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Understanding Property Damage Coverages

Property damage coverage protects drivers in the event they damage someone else’s property with their vehicle. In most cases it involves the other driver’s vehicle, but it also provides coverage if you were to have a collision with a home, fence, landscape, or other property. In most states property damage coverage is a mandatory part of a driver’s insurance policy. In California, drivers are required to have at least $5,000 minimum property damage coverage.

The coverage pays for repairs to property that was damaged by the covered driver. For instance, if you sideswipe a car in a parking lot and the other driver’s car needs repainting, the coverage will pay for the painting. However, if there is damage to the bumper that was caused in another collision in which you were not involved and the driver decides to have both repairs made simultaneously, your insurance coverage will not pay for the repairs to the bumper. Another advantage of property damage coverages insurance is protection in a lawsuit. Should you be sued by another driver, property damage coverage provides you with a legal defense regarding the damaged property.

Property damage coverage does not protect your vehicle. If damage is done to your vehicle through your own fault or the fault of another, your property damage coverage will not play a role. The other driver’s property damage coverage might come into play, as will your own comprehensive coverage.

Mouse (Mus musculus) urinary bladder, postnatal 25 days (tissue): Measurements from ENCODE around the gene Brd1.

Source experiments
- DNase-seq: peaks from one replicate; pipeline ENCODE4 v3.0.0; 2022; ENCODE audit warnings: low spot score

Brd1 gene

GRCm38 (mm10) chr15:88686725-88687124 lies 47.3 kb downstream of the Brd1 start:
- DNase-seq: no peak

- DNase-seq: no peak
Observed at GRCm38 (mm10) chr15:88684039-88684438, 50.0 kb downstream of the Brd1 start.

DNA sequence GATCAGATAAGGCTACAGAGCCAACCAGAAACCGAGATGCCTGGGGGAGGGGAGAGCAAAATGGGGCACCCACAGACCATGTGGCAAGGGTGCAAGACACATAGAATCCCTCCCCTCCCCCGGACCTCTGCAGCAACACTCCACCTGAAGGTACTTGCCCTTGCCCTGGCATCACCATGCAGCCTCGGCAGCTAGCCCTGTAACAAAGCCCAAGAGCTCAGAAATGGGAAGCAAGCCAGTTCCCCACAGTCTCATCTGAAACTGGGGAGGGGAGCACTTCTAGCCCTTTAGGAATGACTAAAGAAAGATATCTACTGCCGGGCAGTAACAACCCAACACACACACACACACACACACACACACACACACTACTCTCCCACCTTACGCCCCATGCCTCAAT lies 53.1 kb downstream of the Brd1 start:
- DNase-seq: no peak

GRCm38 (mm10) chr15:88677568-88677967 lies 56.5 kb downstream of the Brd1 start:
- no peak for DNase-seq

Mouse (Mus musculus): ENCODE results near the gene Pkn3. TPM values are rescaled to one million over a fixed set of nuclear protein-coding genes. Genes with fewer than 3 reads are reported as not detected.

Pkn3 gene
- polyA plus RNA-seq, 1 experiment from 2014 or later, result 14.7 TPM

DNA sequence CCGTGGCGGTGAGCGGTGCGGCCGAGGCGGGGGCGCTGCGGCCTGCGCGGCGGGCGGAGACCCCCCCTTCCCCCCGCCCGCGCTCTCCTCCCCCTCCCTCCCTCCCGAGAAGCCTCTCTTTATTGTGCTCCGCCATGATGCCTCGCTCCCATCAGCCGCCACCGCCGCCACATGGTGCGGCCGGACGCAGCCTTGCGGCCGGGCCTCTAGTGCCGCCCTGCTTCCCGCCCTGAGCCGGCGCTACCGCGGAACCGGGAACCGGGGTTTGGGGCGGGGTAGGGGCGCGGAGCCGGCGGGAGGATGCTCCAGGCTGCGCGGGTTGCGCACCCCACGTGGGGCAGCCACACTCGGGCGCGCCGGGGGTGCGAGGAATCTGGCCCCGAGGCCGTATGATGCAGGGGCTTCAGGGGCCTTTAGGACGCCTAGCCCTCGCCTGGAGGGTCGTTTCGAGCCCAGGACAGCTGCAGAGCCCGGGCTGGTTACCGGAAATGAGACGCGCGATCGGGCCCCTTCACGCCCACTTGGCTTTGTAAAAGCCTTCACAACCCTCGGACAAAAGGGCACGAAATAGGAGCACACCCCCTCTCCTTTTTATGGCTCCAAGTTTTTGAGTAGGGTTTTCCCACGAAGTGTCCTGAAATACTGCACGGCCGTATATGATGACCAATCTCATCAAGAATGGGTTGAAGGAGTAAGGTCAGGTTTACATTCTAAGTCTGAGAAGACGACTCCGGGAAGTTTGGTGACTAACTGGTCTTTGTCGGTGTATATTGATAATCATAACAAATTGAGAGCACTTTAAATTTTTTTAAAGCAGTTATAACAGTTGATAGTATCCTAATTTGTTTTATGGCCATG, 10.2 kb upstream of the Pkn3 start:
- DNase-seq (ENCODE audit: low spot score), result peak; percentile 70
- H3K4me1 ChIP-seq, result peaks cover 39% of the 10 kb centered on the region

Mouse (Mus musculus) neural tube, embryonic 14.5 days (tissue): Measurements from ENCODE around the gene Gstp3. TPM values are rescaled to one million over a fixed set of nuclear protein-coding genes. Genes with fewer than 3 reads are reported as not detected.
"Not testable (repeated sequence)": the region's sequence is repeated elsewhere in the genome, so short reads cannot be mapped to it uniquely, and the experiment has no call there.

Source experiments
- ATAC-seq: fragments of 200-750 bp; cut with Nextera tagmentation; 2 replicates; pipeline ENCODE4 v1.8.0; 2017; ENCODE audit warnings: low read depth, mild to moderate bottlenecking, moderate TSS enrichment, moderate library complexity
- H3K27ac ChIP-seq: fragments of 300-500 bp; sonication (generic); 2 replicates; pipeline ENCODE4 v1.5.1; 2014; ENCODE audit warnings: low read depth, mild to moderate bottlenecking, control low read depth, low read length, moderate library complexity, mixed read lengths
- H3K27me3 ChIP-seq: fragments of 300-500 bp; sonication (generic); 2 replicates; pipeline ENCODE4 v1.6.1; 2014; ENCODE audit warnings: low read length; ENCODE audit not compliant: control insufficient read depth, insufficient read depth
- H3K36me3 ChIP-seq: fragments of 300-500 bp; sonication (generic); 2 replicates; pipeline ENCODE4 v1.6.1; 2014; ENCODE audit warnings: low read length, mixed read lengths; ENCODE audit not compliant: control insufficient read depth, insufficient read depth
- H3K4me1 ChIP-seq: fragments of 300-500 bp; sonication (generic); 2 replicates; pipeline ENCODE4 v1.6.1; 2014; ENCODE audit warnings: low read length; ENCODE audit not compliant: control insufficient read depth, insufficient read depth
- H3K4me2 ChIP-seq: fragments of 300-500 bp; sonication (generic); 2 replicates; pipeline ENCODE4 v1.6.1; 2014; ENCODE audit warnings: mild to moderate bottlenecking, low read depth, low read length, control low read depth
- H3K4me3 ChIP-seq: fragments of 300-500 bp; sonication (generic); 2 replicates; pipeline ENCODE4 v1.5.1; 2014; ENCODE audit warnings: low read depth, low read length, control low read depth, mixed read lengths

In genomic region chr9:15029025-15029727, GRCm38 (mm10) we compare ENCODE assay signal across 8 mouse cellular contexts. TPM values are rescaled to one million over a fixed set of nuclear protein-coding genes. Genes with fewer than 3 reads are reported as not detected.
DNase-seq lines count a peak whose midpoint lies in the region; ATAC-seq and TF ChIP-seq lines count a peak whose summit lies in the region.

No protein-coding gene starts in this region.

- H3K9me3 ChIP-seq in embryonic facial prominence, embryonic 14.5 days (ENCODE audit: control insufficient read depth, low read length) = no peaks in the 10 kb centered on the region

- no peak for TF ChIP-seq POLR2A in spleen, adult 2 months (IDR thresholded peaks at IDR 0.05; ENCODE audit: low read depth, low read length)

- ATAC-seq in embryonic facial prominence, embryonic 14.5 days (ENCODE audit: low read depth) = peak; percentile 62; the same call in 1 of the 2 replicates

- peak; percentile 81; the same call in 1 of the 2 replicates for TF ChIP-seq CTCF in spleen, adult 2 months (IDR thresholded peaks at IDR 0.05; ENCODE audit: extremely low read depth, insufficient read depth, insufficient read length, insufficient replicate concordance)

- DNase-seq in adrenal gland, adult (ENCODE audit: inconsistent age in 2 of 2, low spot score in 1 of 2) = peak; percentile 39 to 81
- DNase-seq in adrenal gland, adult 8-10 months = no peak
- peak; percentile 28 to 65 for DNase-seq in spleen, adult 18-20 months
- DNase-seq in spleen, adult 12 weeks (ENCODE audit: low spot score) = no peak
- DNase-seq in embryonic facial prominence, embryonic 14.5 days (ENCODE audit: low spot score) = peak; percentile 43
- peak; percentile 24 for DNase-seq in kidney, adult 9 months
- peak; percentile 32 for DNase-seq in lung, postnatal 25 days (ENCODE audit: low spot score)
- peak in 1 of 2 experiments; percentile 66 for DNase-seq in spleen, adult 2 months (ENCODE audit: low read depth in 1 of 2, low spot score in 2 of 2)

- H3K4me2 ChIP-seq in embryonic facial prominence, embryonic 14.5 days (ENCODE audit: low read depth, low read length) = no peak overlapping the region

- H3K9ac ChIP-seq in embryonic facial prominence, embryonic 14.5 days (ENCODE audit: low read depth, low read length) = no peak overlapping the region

It is unlikely you will have an option concerning property damage coverage when purchasing auto insurance, especially in states such as California that require the coverage by law. Should you find coverage that does not include property damage coverage and choose to purchase a policy without it, you can receive fines and penalties by not having the minimum requirements for coverage. You will also be held personally responsible for property damage should you be involved in an accident.

A more common mistake made with property damage coverage is choosing limits that are too low. If the damages caused by an accident that is your fault exceed your coverage limits, you can still be held responsible for the cost of the damages. Many insurance experts recommend drivers carry at least $50,000 worth of property damage coverage to ensure the coverage is adequate, should there be an accident. This raises your premium, but it is an important part of your protection. The challenge to choosing property damage coverages is not knowing the value of the property you could potentially damage. There is no way to tell if you will have a collision with an expensive car or an older, beat-up vehicle. It is better to be safe than sorry when it comes to property damage coverage.

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